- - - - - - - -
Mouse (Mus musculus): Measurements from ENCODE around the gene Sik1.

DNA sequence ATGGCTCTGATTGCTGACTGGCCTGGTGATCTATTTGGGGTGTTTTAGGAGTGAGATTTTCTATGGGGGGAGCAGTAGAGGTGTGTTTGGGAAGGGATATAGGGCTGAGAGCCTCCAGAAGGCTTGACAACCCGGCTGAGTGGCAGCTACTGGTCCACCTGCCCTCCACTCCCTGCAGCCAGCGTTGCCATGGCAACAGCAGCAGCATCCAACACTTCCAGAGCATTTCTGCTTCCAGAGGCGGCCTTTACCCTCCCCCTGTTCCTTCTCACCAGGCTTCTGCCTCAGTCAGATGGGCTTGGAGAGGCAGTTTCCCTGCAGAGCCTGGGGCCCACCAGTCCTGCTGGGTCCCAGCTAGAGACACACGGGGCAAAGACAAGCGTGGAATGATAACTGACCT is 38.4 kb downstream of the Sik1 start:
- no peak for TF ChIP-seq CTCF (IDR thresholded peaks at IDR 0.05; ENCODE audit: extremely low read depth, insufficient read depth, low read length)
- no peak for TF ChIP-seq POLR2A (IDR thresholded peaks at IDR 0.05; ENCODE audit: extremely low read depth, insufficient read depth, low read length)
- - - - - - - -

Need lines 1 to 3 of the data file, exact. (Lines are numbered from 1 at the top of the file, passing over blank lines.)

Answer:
Mouse (Mus musculus): Measurements from ENCODE around the gene Sik1.

DNA sequence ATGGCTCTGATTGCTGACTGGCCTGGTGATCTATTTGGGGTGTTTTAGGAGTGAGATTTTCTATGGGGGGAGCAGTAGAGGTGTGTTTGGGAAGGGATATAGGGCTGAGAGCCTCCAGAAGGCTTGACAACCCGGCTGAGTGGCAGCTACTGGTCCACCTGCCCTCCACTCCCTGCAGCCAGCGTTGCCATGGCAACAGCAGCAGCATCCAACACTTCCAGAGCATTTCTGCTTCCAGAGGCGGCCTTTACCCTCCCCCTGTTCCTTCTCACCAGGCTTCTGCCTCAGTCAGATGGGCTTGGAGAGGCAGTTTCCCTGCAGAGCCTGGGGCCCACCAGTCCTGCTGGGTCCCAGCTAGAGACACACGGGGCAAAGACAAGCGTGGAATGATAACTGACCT is 38.4 kb downstream of the Sik1 start:
- no peak for TF ChIP-seq CTCF (IDR thresholded peaks at IDR 0.05; ENCODE audit: extremely low read depth, insufficient read depth, low read length)